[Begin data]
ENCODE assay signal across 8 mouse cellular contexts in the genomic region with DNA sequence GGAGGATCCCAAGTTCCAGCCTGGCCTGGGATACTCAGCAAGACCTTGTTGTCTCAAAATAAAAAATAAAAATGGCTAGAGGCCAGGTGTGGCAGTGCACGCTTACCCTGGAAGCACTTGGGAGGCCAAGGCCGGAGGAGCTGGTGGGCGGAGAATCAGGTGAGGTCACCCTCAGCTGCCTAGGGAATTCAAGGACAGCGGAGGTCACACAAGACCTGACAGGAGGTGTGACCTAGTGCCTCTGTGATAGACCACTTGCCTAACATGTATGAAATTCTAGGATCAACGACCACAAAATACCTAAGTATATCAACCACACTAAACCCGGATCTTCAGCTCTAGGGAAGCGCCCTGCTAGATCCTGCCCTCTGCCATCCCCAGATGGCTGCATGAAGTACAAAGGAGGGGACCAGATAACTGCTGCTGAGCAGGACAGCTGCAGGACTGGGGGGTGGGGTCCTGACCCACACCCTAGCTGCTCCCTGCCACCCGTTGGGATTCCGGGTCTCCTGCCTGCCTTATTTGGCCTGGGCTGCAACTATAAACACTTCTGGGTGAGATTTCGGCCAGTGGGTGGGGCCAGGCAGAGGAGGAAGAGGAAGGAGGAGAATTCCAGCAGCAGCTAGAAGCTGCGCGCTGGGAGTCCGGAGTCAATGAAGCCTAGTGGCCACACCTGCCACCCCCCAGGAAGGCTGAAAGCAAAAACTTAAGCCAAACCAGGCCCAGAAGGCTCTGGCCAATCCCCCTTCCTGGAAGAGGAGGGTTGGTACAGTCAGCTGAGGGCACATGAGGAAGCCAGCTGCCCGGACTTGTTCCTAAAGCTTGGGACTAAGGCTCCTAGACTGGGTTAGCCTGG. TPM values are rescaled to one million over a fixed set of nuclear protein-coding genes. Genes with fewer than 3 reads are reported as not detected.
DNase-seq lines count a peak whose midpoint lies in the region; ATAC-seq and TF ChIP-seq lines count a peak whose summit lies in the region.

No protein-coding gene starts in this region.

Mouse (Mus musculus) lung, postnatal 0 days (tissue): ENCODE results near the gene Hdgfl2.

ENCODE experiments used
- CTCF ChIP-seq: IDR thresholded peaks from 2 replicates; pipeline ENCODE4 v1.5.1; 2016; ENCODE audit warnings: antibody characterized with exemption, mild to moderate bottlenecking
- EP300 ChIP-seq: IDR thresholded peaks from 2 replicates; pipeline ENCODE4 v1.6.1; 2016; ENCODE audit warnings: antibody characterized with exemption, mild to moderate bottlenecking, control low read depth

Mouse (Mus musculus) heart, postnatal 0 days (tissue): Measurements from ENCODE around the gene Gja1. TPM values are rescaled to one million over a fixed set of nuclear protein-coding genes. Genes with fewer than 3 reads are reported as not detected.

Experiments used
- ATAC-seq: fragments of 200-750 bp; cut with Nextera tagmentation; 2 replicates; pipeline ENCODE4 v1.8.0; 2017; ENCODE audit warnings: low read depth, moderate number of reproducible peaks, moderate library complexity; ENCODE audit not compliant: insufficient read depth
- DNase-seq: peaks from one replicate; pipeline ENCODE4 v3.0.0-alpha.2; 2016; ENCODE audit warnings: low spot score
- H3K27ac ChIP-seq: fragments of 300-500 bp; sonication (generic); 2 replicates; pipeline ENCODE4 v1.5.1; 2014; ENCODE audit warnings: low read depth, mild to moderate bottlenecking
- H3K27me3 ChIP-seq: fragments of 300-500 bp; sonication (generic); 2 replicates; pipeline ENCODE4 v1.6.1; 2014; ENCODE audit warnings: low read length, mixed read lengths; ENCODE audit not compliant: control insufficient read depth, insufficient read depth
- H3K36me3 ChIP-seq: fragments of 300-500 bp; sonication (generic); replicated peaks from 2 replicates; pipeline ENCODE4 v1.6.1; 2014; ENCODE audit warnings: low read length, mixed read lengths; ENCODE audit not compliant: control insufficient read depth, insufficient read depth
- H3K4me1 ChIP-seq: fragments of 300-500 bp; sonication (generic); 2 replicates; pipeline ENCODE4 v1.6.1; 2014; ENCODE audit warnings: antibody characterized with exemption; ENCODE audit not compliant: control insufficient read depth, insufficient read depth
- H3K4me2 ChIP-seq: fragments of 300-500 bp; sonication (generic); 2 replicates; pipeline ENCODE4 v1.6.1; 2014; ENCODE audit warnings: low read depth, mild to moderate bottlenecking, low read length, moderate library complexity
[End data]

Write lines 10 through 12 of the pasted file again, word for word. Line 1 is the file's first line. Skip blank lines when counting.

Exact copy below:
- ATAC-seq: fragments of 200-750 bp; cut with Nextera tagmentation; 2 replicates; pipeline ENCODE4 v1.8.0; 2017; ENCODE audit warnings: low read depth, moderate number of reproducible peaks, moderate library complexity; ENCODE audit not compliant: insufficient read depth
- DNase-seq: peaks from one replicate; pipeline ENCODE4 v3.0.0-alpha.2; 2016; ENCODE audit warnings: low spot score
- H3K27ac ChIP-seq: fragments of 300-500 bp; sonication (generic); 2 replicates; pipeline ENCODE4 v1.5.1; 2014; ENCODE audit warnings: low read depth, mild to moderate bottlenecking